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Legion. An amalgamated journal.

By its cover

Penguin Books has a collection called Great Ideas, centered around the assumption that there are certain works which have intervened in history to “change the world.” It’s an ambitious project, if a bit unfashionably canonical for these hypersensitive times, and I would certainly buy the three sets outright if I had the wherewithal.

I can’t say, however, that I’d be buying them solely for their words, because what’s most striking about Penguin’s collection is the utterly amazing work they’ve put into the design of the books. Modern book design can be some pretty harrowing stuff (seriously, what the hell is this), but Penguin has a significant reputation to uphold. With the Great Ideas series, they prove that they’re still at the very forefront of a branch of graphic design which deserves recognition as one of the ‘legitimate arts.’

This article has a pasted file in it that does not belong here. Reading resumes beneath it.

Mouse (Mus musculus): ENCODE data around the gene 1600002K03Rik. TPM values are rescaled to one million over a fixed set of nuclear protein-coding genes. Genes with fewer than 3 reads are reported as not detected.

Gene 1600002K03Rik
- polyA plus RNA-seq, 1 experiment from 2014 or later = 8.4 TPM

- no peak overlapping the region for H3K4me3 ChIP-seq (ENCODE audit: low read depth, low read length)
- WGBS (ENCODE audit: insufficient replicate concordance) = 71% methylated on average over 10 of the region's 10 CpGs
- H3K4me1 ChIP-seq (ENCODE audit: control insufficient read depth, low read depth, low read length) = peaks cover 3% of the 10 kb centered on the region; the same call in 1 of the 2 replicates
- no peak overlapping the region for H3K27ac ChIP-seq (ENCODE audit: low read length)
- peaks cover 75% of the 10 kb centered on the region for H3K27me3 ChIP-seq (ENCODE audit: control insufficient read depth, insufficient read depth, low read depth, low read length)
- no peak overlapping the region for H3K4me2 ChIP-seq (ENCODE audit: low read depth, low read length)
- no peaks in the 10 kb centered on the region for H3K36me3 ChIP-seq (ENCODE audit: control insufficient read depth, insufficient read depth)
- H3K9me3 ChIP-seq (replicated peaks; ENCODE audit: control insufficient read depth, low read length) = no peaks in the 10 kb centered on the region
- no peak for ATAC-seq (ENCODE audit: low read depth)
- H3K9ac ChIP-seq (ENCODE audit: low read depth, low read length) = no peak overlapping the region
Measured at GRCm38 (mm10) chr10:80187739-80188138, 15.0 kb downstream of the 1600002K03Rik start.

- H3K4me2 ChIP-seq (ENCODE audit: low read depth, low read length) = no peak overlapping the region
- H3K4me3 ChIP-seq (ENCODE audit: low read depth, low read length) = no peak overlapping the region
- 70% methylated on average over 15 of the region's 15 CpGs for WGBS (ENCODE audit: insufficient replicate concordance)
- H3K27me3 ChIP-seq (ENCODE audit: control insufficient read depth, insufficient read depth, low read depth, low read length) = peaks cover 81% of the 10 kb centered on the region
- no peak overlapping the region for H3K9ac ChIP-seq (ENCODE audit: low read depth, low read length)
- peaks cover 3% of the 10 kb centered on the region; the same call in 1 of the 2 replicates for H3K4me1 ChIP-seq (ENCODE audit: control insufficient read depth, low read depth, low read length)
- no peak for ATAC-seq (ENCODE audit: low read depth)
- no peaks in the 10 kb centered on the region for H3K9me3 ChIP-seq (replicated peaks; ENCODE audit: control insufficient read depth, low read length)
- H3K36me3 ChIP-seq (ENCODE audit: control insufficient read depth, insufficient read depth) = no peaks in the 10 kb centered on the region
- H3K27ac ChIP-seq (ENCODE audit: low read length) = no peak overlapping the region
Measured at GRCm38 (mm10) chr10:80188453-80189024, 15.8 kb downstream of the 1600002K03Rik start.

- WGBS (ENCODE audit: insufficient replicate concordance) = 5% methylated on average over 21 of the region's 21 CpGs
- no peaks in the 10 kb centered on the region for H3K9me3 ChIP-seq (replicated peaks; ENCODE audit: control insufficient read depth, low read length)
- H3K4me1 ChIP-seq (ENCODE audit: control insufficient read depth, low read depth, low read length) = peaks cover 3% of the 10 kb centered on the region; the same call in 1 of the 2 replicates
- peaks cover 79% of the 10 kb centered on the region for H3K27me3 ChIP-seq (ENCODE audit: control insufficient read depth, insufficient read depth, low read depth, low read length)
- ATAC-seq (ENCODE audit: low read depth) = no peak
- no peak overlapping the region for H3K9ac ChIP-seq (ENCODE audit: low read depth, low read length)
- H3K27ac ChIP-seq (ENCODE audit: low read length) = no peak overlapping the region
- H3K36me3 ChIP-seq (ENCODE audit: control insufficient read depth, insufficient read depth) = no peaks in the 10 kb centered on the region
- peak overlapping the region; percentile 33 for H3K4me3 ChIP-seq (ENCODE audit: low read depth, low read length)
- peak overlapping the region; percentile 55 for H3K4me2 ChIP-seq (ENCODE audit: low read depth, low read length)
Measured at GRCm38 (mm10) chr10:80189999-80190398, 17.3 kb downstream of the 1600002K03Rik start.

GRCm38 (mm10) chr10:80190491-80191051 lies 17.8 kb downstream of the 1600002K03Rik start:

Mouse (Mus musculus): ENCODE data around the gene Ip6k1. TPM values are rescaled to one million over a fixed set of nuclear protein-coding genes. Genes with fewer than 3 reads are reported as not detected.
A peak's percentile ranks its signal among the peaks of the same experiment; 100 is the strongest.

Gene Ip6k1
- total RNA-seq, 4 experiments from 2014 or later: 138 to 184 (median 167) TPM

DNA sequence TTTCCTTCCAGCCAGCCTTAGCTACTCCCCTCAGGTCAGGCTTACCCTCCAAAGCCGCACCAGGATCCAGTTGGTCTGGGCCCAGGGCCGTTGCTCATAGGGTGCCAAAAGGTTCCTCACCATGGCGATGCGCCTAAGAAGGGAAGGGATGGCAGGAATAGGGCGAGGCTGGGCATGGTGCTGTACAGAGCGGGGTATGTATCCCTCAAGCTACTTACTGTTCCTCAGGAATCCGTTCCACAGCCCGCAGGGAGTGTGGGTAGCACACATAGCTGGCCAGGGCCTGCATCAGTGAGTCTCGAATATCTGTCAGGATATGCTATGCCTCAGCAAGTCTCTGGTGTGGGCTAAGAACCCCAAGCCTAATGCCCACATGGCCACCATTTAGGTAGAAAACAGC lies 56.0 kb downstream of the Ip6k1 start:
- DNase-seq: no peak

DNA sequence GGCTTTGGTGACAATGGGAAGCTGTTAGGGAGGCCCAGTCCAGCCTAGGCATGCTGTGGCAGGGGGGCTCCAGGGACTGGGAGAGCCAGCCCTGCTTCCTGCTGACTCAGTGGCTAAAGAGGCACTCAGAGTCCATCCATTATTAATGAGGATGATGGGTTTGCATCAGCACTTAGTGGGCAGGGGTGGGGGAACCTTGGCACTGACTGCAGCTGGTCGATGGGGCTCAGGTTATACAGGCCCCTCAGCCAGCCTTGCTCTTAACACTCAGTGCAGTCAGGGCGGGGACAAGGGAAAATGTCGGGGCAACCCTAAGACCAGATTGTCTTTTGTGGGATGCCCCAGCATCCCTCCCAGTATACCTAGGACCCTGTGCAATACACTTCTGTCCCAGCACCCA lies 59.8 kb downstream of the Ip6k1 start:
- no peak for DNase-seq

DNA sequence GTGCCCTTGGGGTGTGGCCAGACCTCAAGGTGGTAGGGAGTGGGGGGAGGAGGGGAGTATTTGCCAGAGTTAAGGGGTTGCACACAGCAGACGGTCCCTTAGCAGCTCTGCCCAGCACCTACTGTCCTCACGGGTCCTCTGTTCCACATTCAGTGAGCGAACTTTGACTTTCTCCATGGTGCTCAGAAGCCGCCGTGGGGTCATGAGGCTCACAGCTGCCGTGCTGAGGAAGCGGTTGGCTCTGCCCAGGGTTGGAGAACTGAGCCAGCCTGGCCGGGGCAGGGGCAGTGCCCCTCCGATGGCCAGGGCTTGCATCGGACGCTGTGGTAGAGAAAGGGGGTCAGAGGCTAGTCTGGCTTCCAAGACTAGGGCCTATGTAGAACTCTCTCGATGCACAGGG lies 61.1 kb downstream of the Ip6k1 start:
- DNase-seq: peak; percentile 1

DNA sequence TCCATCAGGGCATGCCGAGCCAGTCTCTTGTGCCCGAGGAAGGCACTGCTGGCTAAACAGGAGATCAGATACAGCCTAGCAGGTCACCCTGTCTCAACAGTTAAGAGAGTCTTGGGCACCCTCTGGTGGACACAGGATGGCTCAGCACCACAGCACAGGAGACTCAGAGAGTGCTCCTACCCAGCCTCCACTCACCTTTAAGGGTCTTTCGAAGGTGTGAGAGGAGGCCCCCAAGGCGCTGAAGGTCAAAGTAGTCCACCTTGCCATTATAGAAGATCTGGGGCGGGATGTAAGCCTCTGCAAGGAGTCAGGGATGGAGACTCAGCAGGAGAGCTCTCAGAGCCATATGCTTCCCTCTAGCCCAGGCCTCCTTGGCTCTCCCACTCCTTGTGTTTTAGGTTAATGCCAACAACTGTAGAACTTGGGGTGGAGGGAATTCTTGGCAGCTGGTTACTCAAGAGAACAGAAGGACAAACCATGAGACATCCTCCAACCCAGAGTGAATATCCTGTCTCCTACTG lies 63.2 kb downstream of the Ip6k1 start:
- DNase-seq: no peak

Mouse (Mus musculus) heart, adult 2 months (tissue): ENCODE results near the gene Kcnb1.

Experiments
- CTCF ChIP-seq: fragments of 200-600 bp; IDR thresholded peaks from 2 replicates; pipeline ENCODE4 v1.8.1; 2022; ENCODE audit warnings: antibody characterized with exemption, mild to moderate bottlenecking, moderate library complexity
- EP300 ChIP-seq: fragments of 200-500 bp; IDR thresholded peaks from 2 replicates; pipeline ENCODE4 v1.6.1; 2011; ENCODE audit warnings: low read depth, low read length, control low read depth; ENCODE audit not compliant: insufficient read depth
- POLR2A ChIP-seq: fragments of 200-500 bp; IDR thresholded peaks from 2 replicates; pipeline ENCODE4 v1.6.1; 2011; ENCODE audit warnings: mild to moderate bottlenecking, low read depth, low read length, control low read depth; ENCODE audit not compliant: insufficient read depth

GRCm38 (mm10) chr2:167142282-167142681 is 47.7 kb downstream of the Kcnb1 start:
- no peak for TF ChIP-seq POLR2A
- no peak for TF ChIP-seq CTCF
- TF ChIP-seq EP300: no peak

I’d like to highlight the work of David Pearson as the pinnacle of this series. What he produces is an incredible reappropriation of past styles that avoids the sort of playing-in-the-dressup-closet postmodern junk that so often plagues designers who borrow from the past. Pearson creates an aesthetic simile of past design moments by condensing them into a single, honed-down, and, most importantly, felt piece of design. In this way, the covers of these ‘great books’ in fact tell something about the moment of their creation by conveying the visual aesthetic—refined and purified through a historic lens—into which they were written. The only way to describe is through images:

And Person is not without a bit of editorial humor, either:

Garrett Dash Nelson

October 7th, 2008 at 5:05 pm

But perhaps you disagree

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The room is, as yet, filled with smoke and apprehension.